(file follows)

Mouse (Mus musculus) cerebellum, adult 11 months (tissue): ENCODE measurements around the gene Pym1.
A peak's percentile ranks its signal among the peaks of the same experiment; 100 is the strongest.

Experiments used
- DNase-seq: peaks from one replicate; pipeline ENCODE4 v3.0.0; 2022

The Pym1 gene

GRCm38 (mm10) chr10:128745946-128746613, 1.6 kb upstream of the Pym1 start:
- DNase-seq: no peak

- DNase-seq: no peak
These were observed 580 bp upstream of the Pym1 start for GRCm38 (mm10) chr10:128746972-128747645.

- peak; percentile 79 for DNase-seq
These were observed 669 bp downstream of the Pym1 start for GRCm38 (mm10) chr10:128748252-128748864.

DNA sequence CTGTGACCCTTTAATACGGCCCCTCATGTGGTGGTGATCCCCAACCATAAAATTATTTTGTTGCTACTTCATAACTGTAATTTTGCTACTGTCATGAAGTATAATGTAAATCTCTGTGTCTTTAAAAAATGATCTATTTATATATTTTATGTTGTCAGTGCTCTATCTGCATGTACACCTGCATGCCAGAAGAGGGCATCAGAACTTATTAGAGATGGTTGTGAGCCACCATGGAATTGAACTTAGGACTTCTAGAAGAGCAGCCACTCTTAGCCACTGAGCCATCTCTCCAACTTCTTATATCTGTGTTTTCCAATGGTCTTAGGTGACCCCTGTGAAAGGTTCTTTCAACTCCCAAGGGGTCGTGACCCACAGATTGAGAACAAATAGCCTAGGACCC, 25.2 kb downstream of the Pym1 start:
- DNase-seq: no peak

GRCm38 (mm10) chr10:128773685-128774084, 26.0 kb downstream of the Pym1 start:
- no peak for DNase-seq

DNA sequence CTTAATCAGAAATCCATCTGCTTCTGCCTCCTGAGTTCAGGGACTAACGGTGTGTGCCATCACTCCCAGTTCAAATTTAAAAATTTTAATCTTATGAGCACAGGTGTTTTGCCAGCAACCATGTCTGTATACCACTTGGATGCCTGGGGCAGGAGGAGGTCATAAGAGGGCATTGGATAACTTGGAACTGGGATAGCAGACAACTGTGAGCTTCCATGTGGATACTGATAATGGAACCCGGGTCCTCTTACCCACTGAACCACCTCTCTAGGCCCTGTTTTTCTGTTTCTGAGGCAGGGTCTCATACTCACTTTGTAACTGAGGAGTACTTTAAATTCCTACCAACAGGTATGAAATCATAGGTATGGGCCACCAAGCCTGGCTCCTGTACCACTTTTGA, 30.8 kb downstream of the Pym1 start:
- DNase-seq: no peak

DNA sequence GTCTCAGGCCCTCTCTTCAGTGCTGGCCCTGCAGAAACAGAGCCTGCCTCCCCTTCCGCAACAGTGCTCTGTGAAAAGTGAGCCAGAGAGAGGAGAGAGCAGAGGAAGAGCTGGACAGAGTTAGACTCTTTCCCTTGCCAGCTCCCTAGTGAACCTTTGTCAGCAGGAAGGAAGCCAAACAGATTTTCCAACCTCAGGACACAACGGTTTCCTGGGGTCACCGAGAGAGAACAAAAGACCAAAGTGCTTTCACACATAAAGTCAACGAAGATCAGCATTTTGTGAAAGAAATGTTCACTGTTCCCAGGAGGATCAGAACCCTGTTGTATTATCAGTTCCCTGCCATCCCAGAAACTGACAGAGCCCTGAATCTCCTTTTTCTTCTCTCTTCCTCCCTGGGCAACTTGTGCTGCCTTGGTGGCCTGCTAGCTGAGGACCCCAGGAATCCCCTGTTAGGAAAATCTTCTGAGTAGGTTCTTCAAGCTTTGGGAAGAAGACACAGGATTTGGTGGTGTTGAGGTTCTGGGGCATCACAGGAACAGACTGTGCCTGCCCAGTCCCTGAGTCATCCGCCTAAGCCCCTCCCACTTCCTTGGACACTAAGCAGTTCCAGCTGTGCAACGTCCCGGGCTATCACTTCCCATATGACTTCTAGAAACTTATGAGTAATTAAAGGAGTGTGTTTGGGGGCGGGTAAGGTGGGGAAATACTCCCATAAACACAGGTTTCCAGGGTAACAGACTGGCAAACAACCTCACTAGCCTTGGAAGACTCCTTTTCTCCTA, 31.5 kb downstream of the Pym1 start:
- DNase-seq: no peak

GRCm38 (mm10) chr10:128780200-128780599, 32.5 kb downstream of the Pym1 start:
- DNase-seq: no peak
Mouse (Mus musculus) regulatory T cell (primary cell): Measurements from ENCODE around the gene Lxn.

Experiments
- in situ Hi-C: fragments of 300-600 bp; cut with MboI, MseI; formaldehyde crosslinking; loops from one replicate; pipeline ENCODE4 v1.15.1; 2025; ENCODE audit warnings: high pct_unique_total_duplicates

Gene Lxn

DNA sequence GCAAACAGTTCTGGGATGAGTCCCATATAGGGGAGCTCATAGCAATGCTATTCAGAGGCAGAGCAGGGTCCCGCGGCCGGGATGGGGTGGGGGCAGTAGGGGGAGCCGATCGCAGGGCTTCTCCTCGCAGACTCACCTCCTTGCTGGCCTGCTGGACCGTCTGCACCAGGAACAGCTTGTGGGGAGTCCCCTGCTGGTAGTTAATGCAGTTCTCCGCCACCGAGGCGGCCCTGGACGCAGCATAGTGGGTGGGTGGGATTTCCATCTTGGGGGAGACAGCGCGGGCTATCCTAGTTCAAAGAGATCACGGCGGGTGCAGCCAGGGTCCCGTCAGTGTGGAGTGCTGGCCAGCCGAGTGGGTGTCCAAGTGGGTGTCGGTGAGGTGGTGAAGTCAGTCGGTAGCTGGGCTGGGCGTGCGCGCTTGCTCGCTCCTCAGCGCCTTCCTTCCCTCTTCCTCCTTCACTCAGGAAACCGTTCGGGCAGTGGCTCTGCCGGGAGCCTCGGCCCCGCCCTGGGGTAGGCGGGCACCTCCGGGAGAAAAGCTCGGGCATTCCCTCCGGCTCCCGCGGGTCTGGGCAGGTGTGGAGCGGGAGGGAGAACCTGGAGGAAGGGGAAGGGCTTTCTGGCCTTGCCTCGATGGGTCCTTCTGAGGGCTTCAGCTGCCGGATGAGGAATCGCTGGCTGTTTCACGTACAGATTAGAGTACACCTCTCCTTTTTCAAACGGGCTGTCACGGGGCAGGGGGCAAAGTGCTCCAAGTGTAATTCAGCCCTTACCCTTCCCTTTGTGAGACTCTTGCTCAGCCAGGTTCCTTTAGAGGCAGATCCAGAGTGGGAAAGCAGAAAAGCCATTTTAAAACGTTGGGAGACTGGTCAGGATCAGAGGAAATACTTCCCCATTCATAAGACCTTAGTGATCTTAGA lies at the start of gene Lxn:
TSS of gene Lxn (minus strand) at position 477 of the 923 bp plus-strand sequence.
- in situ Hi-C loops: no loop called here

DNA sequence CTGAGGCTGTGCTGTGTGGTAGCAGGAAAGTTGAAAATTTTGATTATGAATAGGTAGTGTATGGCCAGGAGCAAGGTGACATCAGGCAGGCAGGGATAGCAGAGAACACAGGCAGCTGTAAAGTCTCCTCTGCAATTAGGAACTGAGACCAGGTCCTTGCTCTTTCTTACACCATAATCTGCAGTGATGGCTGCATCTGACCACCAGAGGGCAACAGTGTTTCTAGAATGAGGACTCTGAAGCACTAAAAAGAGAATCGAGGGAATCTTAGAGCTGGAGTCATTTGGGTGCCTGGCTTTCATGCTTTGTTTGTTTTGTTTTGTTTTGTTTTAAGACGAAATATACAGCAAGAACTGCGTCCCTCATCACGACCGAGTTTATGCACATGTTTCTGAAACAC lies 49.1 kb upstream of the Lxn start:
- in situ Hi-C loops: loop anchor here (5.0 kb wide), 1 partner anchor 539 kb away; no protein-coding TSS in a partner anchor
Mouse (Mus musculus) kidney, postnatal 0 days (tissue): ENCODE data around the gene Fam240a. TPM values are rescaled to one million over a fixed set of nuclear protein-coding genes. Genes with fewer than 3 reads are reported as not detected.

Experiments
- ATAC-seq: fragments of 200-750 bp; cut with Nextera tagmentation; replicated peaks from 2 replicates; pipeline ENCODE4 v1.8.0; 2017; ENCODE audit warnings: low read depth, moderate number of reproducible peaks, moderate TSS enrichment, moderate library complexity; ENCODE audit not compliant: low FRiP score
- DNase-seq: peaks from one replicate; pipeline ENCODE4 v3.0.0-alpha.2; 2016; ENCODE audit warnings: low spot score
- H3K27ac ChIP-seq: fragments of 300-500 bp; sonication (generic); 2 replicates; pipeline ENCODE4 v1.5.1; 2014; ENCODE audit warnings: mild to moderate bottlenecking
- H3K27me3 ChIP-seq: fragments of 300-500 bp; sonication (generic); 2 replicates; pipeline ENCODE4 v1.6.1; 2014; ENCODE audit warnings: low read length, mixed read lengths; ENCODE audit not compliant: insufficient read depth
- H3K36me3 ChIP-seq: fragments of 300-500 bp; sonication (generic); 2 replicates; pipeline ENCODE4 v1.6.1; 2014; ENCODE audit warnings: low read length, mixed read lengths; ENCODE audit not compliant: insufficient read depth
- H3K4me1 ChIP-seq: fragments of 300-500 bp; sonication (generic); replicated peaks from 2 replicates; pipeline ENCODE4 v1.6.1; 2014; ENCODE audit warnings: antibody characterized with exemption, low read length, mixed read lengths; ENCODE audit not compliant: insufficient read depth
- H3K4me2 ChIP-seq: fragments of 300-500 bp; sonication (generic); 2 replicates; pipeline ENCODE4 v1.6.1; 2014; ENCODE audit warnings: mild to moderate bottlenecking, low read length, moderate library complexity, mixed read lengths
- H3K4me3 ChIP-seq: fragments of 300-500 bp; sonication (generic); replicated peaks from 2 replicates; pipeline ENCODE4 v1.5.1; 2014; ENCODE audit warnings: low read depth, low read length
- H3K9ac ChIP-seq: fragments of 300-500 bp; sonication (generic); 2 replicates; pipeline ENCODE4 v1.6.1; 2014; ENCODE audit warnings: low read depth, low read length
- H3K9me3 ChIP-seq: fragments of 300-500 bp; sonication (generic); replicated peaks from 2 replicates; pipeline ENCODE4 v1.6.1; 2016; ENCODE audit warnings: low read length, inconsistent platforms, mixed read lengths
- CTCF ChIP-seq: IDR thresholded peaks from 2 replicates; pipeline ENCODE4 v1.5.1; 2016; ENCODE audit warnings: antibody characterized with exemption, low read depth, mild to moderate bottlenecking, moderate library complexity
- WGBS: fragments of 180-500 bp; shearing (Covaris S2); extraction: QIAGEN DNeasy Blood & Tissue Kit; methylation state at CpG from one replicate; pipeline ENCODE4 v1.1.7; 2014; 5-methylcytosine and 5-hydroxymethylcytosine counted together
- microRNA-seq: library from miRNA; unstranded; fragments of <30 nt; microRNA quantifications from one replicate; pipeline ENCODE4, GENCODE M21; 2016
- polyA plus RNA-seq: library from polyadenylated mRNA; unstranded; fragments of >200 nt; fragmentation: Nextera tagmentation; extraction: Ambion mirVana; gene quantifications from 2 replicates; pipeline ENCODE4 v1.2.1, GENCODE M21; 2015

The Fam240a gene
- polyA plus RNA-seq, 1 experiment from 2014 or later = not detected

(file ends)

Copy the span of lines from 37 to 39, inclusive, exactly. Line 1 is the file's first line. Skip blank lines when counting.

- H3K36me3 ChIP-seq: fragments of 300-500 bp; sonication (generic); 2 replicates; pipeline ENCODE4 v1.6.1; 2014; ENCODE audit warnings: low read length, mixed read lengths; ENCODE audit not compliant: insufficient read depth
- H3K4me1 ChIP-seq: fragments of 300-500 bp; sonication (generic); replicated peaks from 2 replicates; pipeline ENCODE4 v1.6.1; 2014; ENCODE audit warnings: antibody characterized with exemption, low read length, mixed read lengths; ENCODE audit not compliant: insufficient read depth
- H3K4me2 ChIP-seq: fragments of 300-500 bp; sonication (generic); 2 replicates; pipeline ENCODE4 v1.6.1; 2014; ENCODE audit warnings: mild to moderate bottlenecking, low read length, moderate library complexity, mixed read lengths